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threat stirred in the pit of her stomach. “It’s just a thrashing,” she said with what she hoped was a nonchalant shrug. “I’ve had my share.” “More’n yer share. It’s like ya like ta get in trouble.” Doret shook his head. “Silly girl.” The sun warming her back soothed the tender skin that still smarted from the last thrashing. Silly girl. It irked her that he was right about that particular thing. No matter the number of beatings she suffered, Slevyn could not seem to stop herself from getting into trouble. But women’s work galled her, made her hands sore and her back ache. And when the sweet smell of the wild flowers would roll down from the meadow, through the trees, to swathe the village in a blanket of perfume, how could she ignore their call? She remembered the tears glistening on her mother’s cheeks when she had lurched through the front door from the wood shed, the back of her dress glistening with red stripes. Somehow, she had crossed the dirt floor and pulled herself up the ladder to her room in the loft. Her mother’s eyes had pleaded with her: Why? Slevyn had only been able to look back, her own tear-rimmed eyes answering, I don’t know. “No one likes to get caught, Doret.” “So why can‘cha listen? Is it so hard ta do what yer supposed ta?” “Why do you even care? All you do is tell on me.” Doret closed his mouth, cutting off whatever he had been preparing to say. He broke off his gaze and dug his toe into the ground. “I…I –” “You what?” “Nothin‘. Slevyn, I won’ say anything, this time. If ya promise ta get ta work, like yer supposed ta.” Slevyn considered answering with a cutting remark, but in the end, grateful he decided to spare her, she nodded. “Alright.” 19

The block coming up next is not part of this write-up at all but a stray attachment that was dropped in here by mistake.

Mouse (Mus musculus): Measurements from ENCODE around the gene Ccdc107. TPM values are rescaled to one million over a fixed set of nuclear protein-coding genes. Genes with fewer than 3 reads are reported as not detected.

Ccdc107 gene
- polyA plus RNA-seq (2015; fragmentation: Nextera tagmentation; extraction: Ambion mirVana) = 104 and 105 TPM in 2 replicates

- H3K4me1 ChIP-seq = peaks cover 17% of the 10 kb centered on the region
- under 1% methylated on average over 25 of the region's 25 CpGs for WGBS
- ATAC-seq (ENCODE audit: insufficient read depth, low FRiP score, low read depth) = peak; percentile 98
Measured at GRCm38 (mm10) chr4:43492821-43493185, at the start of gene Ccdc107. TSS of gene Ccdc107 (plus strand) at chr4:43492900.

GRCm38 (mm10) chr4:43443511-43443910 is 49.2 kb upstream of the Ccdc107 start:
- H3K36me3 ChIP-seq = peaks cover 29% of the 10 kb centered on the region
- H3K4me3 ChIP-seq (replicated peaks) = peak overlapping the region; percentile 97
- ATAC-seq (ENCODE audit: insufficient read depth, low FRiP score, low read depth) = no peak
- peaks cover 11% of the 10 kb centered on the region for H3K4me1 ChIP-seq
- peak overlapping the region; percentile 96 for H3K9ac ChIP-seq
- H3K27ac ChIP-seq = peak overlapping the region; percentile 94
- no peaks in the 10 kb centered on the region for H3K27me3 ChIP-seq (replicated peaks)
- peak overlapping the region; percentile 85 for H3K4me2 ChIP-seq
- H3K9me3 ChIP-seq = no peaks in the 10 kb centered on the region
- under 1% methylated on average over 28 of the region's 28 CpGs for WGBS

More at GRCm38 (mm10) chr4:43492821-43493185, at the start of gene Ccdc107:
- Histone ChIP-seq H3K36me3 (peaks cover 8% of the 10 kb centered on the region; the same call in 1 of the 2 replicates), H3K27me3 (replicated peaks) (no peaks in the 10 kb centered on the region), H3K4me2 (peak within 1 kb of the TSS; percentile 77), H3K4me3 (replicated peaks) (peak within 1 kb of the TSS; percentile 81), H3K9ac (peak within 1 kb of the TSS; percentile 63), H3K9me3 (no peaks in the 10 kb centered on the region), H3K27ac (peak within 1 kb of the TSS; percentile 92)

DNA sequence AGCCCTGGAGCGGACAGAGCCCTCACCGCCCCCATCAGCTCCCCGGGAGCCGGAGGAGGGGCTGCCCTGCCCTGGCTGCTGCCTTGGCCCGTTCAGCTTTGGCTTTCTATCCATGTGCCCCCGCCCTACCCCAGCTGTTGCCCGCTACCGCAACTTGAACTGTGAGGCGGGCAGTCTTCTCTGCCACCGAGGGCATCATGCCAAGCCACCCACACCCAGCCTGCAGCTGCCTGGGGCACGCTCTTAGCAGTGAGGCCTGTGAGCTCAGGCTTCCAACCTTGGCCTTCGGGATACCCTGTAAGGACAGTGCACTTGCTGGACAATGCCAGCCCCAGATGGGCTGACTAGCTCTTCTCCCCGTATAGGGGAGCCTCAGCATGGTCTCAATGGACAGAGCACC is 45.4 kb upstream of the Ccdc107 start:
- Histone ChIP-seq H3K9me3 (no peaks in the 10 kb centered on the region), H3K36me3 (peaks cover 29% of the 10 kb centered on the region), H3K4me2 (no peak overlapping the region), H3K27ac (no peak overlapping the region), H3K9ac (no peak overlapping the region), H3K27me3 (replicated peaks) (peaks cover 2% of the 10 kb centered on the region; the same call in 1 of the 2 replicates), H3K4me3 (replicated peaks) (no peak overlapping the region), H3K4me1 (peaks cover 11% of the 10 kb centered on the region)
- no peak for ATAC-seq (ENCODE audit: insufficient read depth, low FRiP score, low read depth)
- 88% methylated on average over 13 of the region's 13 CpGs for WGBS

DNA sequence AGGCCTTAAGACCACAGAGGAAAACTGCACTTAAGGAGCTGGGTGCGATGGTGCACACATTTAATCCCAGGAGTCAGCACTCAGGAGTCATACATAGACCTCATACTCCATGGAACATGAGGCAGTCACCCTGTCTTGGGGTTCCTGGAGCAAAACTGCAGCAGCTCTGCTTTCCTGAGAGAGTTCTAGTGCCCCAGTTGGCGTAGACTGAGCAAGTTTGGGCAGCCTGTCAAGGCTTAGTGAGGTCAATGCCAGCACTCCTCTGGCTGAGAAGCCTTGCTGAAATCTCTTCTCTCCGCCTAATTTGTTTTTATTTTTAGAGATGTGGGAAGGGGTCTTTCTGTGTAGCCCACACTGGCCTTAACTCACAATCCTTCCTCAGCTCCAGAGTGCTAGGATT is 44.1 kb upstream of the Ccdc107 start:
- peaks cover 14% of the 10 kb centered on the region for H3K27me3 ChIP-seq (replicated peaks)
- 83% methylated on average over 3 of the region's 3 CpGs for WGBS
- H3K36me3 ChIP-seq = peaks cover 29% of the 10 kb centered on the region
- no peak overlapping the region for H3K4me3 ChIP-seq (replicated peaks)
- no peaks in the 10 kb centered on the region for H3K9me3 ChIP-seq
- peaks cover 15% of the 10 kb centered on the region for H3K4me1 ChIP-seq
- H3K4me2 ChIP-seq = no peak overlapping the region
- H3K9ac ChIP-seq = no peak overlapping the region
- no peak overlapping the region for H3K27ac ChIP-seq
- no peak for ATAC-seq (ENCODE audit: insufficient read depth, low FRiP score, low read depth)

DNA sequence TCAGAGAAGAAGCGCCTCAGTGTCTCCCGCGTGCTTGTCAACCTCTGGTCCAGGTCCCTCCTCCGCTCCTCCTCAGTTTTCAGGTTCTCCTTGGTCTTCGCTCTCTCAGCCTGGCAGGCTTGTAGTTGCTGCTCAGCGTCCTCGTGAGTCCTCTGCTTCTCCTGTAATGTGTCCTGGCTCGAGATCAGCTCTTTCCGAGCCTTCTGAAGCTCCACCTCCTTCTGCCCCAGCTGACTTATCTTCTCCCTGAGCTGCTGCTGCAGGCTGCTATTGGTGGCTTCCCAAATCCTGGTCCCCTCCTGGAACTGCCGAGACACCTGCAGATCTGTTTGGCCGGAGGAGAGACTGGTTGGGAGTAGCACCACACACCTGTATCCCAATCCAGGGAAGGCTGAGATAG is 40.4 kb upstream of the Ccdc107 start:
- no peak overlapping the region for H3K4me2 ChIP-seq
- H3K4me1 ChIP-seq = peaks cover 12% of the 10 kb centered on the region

He did not leave then as she had hoped he would. How could someone go from

The Woven Tale Press Issue #5  

An Eclectic Culling of the Best of the Creative Web

The Woven Tale Press Issue #5  

An Eclectic Culling of the Best of the Creative Web

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